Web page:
I think we can seperate giftedness and Savants. Savants are a few people who can "demonstrate" one or more exceptional skills. I was suggesting however, that all autistic kids have gifts even if they are unable to express themselves, this ties in with their ability to be visual thinkers and incredible memory for detail. All I am saying is that despite what we think, all kids on the spectrum have enriched lives due to their ability to map their environment.
friend wrote:
Most with autism are going to score low on the IQ testing. Baron-Cohen and Attwood did a lot of work concerning aspergers, of which those with aspergers don't have lower IQ's. And it's more or less their theory. In practice use, those who have autism can learn social skills, coping with sensory issues and language/communication. Like any other disability, those with autism can and often do learn to compensate. Again, low IQ doesn't not have to predict the futures of those wuth autism or their capabilities or potential.>
Getting back to the Attwood/Baron-Cohen data, they use IQ to predict the ability to integrate into mainstream community and (perhaps most importantly) live independently. The criteria they use are the ones you mention (learning social skills, coping and communication). I'm not 100% sure about Baron-Cohen, but I know Attwood looked equally at Aspergers and high functioning autistic individuals.
Elias

Glen Waverley, Australia

#289 Jan 29, 2013
friend wrote:
Clostridia is the same as Clostridium. It's main and research pertaining to mice and autism was done by Dr. Sidney Finegold.
Here's a link which looks at these theories
http://questioning-answers.blogspot.com/2012/...
Sorry I stand corrected :)
Elias

Glen Waverley, Australia

#290 Jan 29, 2013
friend wrote:
There's actually 25 theories; Propionic acid is very under- studied and not well thought of as main cause and there are tests for Clostridium.
As for the neurons, based on a study of which they sliced up brain tissue from six autistic children and seven typical children who had passed away, it's thought by some that genetic systems controlling the growth of new neurons go haywire, and brain cells divide much more frequently than usual, accounting for the excess neurons found in the PFC of autistic children. The extra neurons in the autistic brain grow physically larger and form more connections than in a typical child's brain. This theory is those with autism have larger heads than typical kids.
There's also studies out there that show 15 percent of autistic children have smaller than usual heads, a condition known as microcephaly.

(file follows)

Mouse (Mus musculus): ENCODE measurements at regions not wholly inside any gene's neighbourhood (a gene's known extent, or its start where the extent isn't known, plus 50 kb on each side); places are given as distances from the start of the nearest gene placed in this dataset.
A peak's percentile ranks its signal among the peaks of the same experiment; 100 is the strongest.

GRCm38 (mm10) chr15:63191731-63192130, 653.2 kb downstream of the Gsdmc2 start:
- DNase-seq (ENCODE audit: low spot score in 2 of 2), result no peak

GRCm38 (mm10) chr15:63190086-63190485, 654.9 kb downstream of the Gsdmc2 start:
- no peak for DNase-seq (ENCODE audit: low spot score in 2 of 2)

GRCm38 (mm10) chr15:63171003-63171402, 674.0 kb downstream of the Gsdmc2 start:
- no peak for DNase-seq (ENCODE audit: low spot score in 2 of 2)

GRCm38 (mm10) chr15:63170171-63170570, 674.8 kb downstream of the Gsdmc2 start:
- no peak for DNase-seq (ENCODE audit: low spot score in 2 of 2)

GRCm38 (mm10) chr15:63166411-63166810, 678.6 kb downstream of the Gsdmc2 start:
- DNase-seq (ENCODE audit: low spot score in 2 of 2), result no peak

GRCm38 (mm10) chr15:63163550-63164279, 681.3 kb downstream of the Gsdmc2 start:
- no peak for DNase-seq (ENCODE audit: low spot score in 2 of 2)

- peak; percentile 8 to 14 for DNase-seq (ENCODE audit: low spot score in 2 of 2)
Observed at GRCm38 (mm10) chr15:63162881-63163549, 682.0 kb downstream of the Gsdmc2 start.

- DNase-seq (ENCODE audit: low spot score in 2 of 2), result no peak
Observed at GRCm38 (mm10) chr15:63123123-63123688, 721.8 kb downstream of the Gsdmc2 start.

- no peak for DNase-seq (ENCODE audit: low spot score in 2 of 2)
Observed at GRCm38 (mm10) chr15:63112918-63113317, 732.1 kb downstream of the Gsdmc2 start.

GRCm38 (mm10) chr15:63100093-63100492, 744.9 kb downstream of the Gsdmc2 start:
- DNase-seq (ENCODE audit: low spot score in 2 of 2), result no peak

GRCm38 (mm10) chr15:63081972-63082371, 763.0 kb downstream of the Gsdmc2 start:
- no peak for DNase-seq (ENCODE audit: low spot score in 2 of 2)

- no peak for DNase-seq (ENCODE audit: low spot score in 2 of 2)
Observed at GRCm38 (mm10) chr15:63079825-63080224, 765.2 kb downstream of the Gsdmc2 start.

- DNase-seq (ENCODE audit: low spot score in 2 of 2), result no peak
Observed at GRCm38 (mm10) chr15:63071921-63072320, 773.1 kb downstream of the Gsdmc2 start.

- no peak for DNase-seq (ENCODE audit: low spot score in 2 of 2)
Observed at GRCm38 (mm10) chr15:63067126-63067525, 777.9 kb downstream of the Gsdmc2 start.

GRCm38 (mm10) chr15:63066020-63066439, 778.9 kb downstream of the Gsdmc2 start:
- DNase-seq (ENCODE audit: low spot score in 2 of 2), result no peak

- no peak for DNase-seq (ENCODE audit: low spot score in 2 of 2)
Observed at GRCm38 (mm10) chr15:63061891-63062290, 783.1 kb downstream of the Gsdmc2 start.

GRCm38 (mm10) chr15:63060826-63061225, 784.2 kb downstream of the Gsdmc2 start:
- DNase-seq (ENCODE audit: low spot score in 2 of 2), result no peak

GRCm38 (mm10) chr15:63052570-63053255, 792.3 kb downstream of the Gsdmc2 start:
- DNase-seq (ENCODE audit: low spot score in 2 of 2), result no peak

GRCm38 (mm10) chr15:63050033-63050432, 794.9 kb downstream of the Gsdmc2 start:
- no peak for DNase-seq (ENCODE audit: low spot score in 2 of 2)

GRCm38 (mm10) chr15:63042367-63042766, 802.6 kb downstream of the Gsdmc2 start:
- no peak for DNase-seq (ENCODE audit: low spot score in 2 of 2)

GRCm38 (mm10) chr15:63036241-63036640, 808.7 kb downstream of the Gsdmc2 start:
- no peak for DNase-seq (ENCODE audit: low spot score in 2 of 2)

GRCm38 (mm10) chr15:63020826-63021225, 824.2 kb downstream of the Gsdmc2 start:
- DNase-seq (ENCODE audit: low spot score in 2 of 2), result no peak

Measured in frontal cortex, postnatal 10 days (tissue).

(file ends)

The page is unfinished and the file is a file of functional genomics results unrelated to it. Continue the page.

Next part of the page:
This probably demonstrates the need for more wider studies to be more representative of a wider spectrum of autistic individuals. Regarding microcephaly I think this is one example (of which there are many) where a comorbid condition is often mistakenly linked to autism when it's perhaps coincidental. Another one is seizures.
Elias

Glen Waverley, Australia

#291 Jan 29, 2013
friend wrote:
And of that study: 53 children reportedly have early-onset autism, whereas the other 61 have regressive autism including 22 girls among their study participants, 22 percent of boys with regressive autism have extremely large brains and 5 percent of the boys with early-onset autism have brains that large. No differences in brain volume in any of the girls with autism, regardless of whether they had early-onset or regressive autism.
OK! you are an academic...
Elias

Glen Waverley, Australia

#292 Jan 29, 2013
Bizarre wrote:
<quoted text>
Lets hypothetically go with number 2 for now...
Are you referring to bottled baby milk? If so do you believe it maybe an adverse reaction towards the milk perhaps? Since clostridia is found in gut (digestion)- which produces proprionic acid..a dietary problem which causes adverse reaction?
And then maybe number 1... happens at a later stage after the intake of milk?
Can there be a 3rd possibility the mums intake of diary products? So my guess can make more sense lol....hopefully.
According to the research done in University College London (and highlighted in a recent four corners program)
http://www.abc.net.au/4corners/stories/2012/0...